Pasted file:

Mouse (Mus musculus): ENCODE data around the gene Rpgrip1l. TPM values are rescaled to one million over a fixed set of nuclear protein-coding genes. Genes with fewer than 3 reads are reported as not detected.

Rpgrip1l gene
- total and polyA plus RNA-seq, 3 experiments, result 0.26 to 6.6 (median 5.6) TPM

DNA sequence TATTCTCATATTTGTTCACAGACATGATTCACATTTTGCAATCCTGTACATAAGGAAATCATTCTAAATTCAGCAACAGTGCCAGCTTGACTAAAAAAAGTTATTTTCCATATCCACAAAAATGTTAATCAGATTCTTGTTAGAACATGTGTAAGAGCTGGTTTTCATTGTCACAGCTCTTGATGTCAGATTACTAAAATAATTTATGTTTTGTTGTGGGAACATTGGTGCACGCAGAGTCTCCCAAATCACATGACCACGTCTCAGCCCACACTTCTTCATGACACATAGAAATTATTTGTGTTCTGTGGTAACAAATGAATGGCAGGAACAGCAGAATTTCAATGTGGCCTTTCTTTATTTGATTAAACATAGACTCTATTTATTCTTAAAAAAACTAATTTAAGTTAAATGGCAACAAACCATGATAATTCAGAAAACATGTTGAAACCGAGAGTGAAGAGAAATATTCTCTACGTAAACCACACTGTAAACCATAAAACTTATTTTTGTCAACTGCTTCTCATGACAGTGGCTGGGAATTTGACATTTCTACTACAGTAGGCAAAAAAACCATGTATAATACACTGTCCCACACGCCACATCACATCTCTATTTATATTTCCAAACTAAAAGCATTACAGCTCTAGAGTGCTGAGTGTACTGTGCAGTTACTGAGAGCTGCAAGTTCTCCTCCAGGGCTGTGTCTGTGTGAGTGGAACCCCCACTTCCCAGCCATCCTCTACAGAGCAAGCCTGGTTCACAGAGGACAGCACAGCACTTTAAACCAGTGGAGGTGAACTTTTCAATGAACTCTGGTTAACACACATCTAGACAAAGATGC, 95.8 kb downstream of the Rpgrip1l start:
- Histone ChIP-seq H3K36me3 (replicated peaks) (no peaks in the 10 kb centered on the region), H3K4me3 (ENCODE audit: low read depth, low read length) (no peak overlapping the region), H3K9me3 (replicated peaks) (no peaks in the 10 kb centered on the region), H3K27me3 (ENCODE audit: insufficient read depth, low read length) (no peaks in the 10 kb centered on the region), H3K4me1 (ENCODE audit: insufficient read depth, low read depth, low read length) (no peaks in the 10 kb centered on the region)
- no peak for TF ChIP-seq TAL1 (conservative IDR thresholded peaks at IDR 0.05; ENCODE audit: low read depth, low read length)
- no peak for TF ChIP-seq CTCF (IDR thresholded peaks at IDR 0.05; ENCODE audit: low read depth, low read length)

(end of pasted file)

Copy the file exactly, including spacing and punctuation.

Mouse (Mus musculus): ENCODE data around the gene Rpgrip1l. TPM values are rescaled to one million over a fixed set of nuclear protein-coding genes. Genes with fewer than 3 reads are reported as not detected.

Rpgrip1l gene
- total and polyA plus RNA-seq, 3 experiments, result 0.26 to 6.6 (median 5.6) TPM

DNA sequence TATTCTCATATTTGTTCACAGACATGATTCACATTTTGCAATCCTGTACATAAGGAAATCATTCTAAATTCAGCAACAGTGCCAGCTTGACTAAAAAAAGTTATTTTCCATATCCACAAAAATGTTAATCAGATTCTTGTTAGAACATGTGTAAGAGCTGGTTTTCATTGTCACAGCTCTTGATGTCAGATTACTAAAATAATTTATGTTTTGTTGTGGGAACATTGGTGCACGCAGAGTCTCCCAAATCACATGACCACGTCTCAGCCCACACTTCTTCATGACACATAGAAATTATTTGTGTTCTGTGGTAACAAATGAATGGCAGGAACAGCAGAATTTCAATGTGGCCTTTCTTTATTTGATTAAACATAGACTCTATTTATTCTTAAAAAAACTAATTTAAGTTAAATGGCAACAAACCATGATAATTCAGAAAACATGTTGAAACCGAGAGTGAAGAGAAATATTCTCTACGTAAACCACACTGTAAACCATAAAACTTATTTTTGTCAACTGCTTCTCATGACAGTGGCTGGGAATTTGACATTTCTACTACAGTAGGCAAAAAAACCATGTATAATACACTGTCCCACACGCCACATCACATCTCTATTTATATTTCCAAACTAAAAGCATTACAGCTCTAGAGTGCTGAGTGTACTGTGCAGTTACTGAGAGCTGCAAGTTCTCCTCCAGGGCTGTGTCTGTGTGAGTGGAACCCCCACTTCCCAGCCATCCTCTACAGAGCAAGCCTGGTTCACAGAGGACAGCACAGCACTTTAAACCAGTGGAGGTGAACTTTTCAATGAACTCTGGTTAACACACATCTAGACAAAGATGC, 95.8 kb downstream of the Rpgrip1l start:
- Histone ChIP-seq H3K36me3 (replicated peaks) (no peaks in the 10 kb centered on the region), H3K4me3 (ENCODE audit: low read depth, low read length) (no peak overlapping the region), H3K9me3 (replicated peaks) (no peaks in the 10 kb centered on the region), H3K27me3 (ENCODE audit: insufficient read depth, low read length) (no peaks in the 10 kb centered on the region), H3K4me1 (ENCODE audit: insufficient read depth, low read depth, low read length) (no peaks in the 10 kb centered on the region)
- no peak for TF ChIP-seq TAL1 (conservative IDR thresholded peaks at IDR 0.05; ENCODE audit: low read depth, low read length)
- no peak for TF ChIP-seq CTCF (IDR thresholded peaks at IDR 0.05; ENCODE audit: low read depth, low read length)